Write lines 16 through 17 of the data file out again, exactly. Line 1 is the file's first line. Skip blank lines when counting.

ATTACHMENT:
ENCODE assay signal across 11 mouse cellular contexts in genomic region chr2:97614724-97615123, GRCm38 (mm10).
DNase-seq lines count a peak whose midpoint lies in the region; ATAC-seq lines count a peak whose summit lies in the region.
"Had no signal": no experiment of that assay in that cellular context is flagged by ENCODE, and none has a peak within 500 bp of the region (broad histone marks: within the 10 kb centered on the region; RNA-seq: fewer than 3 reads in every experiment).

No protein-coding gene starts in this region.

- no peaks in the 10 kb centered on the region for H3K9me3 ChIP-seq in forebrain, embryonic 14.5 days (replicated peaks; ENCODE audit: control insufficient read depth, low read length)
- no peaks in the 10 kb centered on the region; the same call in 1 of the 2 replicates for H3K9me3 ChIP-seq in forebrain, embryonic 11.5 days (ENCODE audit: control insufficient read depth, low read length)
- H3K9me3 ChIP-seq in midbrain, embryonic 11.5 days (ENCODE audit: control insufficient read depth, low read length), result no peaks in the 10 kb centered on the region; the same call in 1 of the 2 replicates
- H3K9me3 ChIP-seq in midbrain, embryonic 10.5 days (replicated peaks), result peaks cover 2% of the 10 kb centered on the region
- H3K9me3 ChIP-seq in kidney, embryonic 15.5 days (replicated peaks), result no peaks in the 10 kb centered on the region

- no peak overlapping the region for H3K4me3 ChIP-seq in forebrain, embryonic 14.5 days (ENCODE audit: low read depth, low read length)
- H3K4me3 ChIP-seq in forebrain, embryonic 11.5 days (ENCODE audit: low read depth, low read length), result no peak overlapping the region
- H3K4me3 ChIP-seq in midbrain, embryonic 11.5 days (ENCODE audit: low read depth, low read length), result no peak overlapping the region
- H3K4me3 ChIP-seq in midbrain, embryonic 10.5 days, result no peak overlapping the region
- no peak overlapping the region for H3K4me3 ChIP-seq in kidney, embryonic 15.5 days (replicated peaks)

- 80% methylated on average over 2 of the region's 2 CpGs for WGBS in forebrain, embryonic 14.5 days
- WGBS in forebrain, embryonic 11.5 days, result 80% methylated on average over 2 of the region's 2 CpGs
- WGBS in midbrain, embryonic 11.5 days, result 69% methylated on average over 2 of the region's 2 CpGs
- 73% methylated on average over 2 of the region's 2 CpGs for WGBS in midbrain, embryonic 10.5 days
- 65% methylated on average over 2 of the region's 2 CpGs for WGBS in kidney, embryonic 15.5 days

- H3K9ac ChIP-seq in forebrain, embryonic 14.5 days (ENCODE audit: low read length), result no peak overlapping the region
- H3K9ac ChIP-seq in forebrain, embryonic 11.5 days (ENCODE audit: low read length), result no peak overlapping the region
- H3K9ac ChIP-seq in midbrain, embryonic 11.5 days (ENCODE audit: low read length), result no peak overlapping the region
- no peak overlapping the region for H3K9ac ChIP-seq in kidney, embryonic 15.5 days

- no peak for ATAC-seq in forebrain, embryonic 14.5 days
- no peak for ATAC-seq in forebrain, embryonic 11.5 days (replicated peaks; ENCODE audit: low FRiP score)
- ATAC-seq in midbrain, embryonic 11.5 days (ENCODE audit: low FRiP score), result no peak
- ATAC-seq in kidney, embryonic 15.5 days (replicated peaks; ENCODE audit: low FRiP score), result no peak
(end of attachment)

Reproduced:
- WGBS in forebrain, embryonic 11.5 days, result 80% methylated on average over 2 of the region's 2 CpGs
- WGBS in midbrain, embryonic 11.5 days, result 69% methylated on average over 2 of the region's 2 CpGs